Pageant winners have beautiful voices, so learn how to speak like a queen…
A Great Voice Can Help You Win
An excellent voice is a true asset in pageant competition because it completes a contestant’s image and makes her sound like a winner.
The vast majority of national and international pageant winners have excellent speaking voices. They sound as beautiful as they look. Winners noted for their superb voices include:
- famed television journalist Diane Sawyer (America’s Junior Miss 1963)
- Miss America 1993 Leanza Cornett
- Miss Universes Michelle McLean and Margaret Gardiner
Just as a wonderful voice can help create a winning image in pageant competition, a voice that is monotone, high-pitched, nasal, or childish can cause you to lose, simply because a woman with a poor voice doesn’t sound like a winner.
In fact, a Gallup poll conducted by Dr. Lillian Glass, a vocal coach to celebrities and author of Talk to Win, revealed that if people don’t like how you sound, 64 to 80 percent of them will tune you out … no matter how great your message!
That was the case at a recent national pageant, where several women I had assumed would be top contenders fared poorly because their speaking voices were unpleasantly high-pitched and nasal. Since a titleholder spends her year speaking, speaking, speaking, judges simply can’t visualize someone who sounds like Olive Oyl being effective. And if judges can’t imagine a young woman as the winner, they’re not going to award her the title.
Learn to Speak Like a Winner
Unfortunately, many young women don’t realize that a voice can be improved with help from a speech or theater coach.
“Speech therapy is wonderful,” says Cheryl Prewitt Salem, who worked hard to improve her voice in order to win the 1980 Miss America title:
“I went to the speech teacher at my university. It didn’t cost me a thing. He volunteered a couple of hours a week to help me with my diction, intonation, and placement-not to help me lose who I was, but to change my voice enough that I was comfortable with it. You never want to change who you are but to be the best you can be.”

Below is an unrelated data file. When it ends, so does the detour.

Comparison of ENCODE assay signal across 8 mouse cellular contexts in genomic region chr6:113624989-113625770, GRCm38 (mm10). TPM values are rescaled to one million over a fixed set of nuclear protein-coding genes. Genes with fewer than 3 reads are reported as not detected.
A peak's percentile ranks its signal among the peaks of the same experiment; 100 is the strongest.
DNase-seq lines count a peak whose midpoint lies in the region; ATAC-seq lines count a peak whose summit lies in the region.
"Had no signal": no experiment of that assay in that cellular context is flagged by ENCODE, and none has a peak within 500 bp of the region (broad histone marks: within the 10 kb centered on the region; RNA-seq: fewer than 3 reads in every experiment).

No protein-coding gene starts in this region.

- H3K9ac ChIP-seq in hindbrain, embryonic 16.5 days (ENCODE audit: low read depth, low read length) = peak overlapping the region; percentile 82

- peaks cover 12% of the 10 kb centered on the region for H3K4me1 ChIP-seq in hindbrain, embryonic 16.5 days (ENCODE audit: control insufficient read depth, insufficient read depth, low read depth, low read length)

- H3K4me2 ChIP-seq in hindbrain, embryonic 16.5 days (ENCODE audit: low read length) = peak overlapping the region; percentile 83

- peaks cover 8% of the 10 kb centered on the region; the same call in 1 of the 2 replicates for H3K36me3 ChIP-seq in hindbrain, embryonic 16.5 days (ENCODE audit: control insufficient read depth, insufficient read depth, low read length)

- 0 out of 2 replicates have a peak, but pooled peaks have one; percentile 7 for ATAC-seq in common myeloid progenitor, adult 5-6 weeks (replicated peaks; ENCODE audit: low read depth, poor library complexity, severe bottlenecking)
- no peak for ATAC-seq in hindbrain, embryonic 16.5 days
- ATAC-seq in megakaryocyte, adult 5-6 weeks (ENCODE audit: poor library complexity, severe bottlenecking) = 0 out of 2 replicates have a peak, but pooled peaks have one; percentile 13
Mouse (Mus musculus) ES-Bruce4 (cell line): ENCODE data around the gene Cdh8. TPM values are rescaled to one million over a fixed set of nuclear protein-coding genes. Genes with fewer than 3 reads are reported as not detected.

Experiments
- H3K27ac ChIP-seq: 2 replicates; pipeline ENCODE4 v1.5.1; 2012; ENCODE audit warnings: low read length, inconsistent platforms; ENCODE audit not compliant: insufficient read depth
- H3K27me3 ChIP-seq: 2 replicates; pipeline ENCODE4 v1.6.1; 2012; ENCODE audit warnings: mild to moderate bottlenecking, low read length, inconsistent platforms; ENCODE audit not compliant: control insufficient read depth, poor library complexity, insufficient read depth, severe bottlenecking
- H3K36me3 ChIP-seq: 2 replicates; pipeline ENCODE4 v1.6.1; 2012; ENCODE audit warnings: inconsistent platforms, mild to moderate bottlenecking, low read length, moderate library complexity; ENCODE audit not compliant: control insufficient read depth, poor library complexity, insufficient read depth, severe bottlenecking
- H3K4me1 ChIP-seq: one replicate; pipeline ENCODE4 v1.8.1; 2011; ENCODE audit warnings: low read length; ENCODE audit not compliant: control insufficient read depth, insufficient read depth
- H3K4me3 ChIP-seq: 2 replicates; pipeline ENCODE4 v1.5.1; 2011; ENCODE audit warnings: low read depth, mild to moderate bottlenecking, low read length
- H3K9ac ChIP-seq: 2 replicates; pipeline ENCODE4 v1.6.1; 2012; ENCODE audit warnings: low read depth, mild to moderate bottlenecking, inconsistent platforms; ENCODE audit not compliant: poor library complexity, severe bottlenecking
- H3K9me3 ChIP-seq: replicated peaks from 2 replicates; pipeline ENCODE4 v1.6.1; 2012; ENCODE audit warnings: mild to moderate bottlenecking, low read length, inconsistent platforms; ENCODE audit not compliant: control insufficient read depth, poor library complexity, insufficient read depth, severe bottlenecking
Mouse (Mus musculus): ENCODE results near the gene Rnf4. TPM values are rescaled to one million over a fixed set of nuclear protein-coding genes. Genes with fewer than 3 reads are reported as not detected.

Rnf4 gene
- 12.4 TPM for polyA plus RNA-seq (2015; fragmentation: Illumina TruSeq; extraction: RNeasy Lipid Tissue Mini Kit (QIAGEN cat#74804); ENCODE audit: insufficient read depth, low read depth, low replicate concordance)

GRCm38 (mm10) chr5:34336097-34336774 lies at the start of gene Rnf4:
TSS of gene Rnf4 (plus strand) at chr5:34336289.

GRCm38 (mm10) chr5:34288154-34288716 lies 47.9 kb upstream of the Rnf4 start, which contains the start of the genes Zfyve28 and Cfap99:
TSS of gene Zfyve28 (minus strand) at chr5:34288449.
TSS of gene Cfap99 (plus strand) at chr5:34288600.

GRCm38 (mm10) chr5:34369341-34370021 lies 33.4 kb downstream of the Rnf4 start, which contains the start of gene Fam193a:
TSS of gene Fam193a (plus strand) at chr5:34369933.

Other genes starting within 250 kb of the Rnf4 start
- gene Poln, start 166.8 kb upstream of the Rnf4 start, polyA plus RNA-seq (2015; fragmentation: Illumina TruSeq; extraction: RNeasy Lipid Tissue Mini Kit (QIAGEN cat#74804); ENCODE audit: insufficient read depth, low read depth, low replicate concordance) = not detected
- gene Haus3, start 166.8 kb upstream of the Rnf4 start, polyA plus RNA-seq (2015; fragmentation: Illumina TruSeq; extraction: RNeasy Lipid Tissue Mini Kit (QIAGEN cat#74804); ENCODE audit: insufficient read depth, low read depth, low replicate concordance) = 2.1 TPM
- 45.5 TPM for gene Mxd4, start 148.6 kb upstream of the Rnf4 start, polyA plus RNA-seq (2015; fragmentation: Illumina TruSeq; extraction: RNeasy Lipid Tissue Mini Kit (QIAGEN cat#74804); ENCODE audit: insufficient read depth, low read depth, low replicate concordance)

In addition to working with experts, a pageant contestant can improve her voice by recording herself chatting on the phone or in another relaxed situation, study the tape of her voice, and work to make improvements. For example:
- You need air to speak well. Take a full breath before beginning to speak.
- Speak at a moderate pace. Fast speakers sound nervous.
- But don’t speak too slowly either. Very slow speakers sound boring.
- Enunciate the end of each word.
- Don’t let your sentences “fade out” softly.
- Soften any regional “twangs” (they sound too nasal). Women’s southern accents often have this tendency.
- Don’t end a sentence on a high note as if you were asking a question.
- Practice copying the voice styles of professionals like Diane Sawyer.
Speaking Habits to Avoid
Dr. Lillian Glass’s research on voice revealed that verbal habits like those listed below irritated two-thirds of listeners, so work at avoiding annoying verbal traits and phrases such as:
- she’s like (“She’s like, it was so funny.”)
- he goes (“He’s goes, it was so funny.”)
- ya know (“It was, ya know, so funny.”)
- I mean (“I mean, it was so funny.”)
- Like (“It was, like, so funny…”)
- ta (to) (“I am going ta major in…”)
- s’cuse me (excuse me?)
Don’t sabotage your chances by turning off the judges with your voice. Speak like a winner.
Listen to these gorgeous speaking voices below: